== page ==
For the proper functioning of a linear FET amplifier, it is necessary to maintain the operating point Q stable in the central portion of the pinch off region. The Q point should be independent of device parameter variations and ambient temperature variations.
This can be achieved by suitably selecting the gate to source voltage VGS and drain current ID which is referred to as biasing
JFET biasing circuits are very similar to BJT biasing circuits. The main difference between JFET circuits and BJT circuits is the operation of the active components themselves.
There are mainly two types of Biasing circuits
7.3.1. SELF BIAS:-
Self bias is a JFET biasing circuit that uses a source resistor to help reverse bias the JFET gate.
A self bias circuit is shown in the fig 7.3
Self bias is the most common type of JFET bias. This JFET must be operated such that gate source junction is always reverse biased. This condition requires a negative VGS for an N-channel JFET and a positive VGS for P-channel JFET. This can be achieved using the self bias arrangement as shown in Fig 7.3. The gate resistor RG doesn’t affect the bias because it has essentially no voltage drop across it, and the gate remains at 0V. RG is necessary only to isolate an ac signal from ground in amplifier applications. The voltage drop across resistor RS makes gate source junction reverse biased.
DC analysis of self Bias:-
In the following DC analysis , the N-channel JFET shown in the fig7.4. is used for illustration.
For DC analysis, we can replace coupling capacitors by open circuits and we can also replace the resistor RG by a short circuit equivalent.
:. IG = 0
The relation between ID and VGS is given by-
VGS for N channel JFET is =-ID RS
Substuting this value in the above equation
For the N-chanel FET in the above figure
Is produces a voltage drop across Rs and makes the source positive w.r.t ground
in any JFET circuit all the source current passes through the device to drain circuit this is due to the fact that there is no significant gate current
therefore we can define source current as Is=Id and Vg=0 then
Vs= Is Rs =IdRs
Drawing the self bias line:-
Typical transfer characteristics for a self biased JFET are shown in the fig7.5.
The maximum drain current is 6mA and the gate source cut off voltage is -3V. This means the gate voltage has to be between 0 and -3V.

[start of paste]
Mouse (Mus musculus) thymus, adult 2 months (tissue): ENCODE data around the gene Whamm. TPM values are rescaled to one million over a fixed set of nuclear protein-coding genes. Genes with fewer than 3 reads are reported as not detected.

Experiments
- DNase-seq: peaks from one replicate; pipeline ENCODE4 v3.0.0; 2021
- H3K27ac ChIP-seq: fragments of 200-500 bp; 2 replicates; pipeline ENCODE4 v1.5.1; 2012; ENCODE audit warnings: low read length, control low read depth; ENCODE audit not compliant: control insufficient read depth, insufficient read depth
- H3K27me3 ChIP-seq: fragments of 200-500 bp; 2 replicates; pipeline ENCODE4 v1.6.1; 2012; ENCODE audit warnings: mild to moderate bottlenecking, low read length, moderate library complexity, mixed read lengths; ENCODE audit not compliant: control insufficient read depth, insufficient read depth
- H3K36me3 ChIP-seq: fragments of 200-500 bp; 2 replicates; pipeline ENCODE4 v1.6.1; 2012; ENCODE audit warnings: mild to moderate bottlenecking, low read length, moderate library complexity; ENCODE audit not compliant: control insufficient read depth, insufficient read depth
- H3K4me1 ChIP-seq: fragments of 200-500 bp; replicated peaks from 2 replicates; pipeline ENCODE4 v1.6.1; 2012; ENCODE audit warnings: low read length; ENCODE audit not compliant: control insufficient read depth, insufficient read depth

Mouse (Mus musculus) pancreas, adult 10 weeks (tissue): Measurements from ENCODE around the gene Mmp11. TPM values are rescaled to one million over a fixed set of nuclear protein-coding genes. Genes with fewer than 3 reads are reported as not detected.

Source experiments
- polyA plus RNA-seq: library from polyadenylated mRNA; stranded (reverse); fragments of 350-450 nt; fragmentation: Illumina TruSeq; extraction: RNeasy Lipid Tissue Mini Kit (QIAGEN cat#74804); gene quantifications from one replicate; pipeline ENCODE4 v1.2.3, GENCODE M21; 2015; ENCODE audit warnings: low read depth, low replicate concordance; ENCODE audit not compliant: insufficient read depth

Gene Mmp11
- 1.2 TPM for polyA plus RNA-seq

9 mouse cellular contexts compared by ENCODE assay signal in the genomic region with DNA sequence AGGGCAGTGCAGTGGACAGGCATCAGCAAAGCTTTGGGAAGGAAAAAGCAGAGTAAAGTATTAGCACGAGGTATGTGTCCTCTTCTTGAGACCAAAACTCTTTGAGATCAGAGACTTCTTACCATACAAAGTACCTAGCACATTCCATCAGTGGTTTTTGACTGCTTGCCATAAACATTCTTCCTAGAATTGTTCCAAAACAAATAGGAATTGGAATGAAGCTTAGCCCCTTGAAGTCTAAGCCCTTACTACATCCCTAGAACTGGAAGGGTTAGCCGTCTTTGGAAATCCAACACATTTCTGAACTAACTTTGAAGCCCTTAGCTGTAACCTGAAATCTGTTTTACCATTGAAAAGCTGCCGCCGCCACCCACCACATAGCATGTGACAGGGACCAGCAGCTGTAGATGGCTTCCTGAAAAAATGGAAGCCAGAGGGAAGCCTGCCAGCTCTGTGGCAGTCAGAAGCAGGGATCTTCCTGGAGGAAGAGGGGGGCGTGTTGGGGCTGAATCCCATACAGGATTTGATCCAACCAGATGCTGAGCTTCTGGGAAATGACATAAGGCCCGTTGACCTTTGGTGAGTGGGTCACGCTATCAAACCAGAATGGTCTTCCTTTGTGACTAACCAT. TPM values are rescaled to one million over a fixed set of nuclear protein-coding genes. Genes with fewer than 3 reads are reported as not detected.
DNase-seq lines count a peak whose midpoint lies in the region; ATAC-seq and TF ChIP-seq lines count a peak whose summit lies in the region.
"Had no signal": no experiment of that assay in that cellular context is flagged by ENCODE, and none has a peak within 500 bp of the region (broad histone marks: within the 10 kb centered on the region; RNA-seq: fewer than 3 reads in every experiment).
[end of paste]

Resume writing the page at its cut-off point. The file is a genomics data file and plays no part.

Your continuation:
Now using the equation VGS = -IDRS and assuming RS of any suitable value we can draw the self bias line.
Let us assume RS = 500Ω
With this Rs , we can plot two points corresponding to ID = 0 and Id = IDSS
for ID = 0
VGS = -ID RS
VGS = 0 X (500.Ω) = 0V
So the first point is (0 ,0)
( Id, VGS)
For ID= IDSS=6mA
VGS = (-6mA) (500 Ω) = -3V
So the 2nd Point will be (6mA,-3V)
By plotting these two points, we can draw the straight line through the points. This line will intersect the transconductance curve and it is known as self bias line. The intersection point gives the operating point of the self bias JFET for the circuit.
At Q point , the ID is slightly > than 2mA and VGS is slightly > -1V. The Q point for the self bias JFET depends on the value of Rs.If Rs is large, Q point far down on the transconductance curve ,ID is small, when Rs is small Q point is far up on the curve , ID is large.
VOLTAGE DIVIDER BIAS:-
The fig7.6 shows N channel JFET with voltage divider bias. The voltage at the source of JFET must be more positive than the voltage at the gate in order to keep the gate to source junction reverse biased. The source voltage is
VS = IDRS
The gate voltage is set by resistors R1 and R2 as expressed by the following equation using the voltage divider formula.
For dc analysis fig 7.7
Applying KVL to the input circuit
:: VGS = VG-Vs=VG-ISRS
VGS = VG-IDRS :: IS = ID
Applying KVL to the input circuit we get
::VDS = V,-IDRD-IDR,
VDS = VDD-ID ( RD +RS )
The Q point of a JFET amplifier , using the voltage divider bias is
IDQ = IDSS [1-VGS/VP]2
VDSQ = VDD-ID ( RD+RS )